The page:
2. I love that you painted a real picture of Naples, something most people don’t dare show in their blog posts about a city. I loved that you said the street is sprinkled with pasta and I love how you described how it felt to be there. I definitely want to visit soon! 😀
    Chanel | Cultural Xplorer recently posted…Eating My Way Through FlorenceMy Profile

  3. Your photos have so much heart, perception and humour. Love your impressions of the “littered” sculpture and the roads paved with pasta–how very Italian and endearing. I am smiling now at the thought of walking down Neapolitan roads. Beautiful post 🙂
    paper boat sailor recently posted…Postcards from Portobello RoadMy Profile

  4. Interesting review. From the title I thought maybe you hated it, but it seems like just the opposite. And, at first glance I thought the one photo was cigarette butts in the cracks of the street, but when I read it was pasta, well, I just LOVE that! Thanks for sharing.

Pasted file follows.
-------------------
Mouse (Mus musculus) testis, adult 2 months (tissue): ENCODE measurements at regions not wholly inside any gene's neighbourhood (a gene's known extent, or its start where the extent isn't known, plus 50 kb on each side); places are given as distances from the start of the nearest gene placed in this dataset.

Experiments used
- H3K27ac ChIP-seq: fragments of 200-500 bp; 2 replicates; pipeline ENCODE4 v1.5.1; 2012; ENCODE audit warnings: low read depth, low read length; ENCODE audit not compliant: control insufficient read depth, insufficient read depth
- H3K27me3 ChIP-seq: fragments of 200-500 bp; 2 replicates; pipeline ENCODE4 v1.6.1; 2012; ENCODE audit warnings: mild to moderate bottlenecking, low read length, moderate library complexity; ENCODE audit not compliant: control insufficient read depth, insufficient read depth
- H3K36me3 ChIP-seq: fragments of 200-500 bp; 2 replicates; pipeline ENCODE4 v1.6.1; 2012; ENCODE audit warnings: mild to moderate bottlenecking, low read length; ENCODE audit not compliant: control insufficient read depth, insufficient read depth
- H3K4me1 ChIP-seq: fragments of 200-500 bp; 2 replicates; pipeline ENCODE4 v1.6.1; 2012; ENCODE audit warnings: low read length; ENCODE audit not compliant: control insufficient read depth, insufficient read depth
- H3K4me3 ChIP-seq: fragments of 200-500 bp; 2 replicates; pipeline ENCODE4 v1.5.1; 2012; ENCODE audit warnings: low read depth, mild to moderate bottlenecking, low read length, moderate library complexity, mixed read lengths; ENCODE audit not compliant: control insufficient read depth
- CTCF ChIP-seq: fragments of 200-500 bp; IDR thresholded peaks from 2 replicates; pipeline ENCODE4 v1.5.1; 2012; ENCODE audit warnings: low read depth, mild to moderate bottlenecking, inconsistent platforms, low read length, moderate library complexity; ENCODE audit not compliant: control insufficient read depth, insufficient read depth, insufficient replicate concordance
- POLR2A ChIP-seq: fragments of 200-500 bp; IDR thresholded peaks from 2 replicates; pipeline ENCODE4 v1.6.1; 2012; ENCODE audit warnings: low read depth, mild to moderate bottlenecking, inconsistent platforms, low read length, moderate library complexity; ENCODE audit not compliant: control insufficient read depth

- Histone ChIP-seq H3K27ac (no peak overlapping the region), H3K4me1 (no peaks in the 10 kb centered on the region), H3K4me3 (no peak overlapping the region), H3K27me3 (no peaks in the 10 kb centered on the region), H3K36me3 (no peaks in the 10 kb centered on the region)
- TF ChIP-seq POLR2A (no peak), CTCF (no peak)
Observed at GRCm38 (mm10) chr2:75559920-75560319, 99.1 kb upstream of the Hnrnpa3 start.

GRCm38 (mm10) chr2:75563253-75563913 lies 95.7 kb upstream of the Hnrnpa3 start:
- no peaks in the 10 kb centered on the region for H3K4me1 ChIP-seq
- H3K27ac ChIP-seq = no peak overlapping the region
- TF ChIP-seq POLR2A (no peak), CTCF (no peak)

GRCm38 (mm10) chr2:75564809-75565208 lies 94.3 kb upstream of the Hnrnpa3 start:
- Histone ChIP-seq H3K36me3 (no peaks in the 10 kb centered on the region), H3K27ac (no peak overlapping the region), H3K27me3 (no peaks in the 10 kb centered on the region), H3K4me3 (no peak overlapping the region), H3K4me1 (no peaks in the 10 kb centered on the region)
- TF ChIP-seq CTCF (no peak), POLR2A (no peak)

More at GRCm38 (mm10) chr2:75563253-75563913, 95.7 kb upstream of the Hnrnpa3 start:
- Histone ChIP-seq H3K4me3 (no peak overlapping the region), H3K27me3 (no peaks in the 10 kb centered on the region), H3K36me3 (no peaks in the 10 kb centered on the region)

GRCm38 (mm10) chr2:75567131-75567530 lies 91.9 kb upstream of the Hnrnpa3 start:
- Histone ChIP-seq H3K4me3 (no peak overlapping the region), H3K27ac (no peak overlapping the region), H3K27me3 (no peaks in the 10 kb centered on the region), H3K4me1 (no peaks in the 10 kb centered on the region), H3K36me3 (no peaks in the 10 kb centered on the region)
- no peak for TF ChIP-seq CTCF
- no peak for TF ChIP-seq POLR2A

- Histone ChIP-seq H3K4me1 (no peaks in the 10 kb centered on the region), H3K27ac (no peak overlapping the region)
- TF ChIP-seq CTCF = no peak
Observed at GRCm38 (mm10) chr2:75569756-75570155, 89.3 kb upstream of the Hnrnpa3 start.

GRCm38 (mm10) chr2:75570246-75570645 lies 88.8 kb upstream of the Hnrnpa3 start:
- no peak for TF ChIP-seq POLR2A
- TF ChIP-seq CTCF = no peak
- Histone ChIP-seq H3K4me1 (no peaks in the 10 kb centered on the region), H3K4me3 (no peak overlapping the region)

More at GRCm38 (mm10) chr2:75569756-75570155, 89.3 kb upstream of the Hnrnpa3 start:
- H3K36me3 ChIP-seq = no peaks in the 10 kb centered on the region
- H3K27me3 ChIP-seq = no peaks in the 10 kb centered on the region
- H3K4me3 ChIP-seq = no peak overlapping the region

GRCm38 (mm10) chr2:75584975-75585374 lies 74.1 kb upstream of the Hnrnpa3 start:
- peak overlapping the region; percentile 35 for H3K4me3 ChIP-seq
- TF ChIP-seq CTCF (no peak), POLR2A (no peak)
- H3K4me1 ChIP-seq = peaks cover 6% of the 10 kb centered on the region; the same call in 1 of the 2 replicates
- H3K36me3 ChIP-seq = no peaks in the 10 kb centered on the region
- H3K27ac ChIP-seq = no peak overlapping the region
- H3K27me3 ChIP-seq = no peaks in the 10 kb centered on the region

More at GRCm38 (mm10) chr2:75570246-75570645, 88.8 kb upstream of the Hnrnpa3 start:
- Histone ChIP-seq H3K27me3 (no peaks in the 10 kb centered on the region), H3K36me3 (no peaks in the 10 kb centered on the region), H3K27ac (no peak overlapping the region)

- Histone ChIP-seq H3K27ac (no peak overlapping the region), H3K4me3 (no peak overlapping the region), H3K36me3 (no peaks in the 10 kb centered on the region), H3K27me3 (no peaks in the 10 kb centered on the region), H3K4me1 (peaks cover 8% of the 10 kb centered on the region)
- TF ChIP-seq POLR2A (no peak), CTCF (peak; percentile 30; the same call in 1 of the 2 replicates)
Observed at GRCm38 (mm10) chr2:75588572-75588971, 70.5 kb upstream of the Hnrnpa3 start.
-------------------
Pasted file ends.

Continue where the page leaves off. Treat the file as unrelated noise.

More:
Amber recently posted…Bubble Tea – Tasty TuesdayMy Profile

  5. That Italian grandmother is just too cute! Reminds me of the Madrileña grandmother I live with who sometimes cooks for me (best tortilla in town!). I’m planning an extensive Italian extravaganza this summer so, I’ll add Naples to the Itinerary. Love the cities that seem to be overlooked, yet have so much to offer.

    1. Author

      We too had been warned about Naples, but we felt as safe there as in any other big city.

  6. I love chaotic and “not too clean”, authentic cities, so it looks like Naples would be my cup of tea!! I am sure that it is indeed a 100% more “real” than Venice or Rome, even if this cities might be prettier from an aesthetic point of view!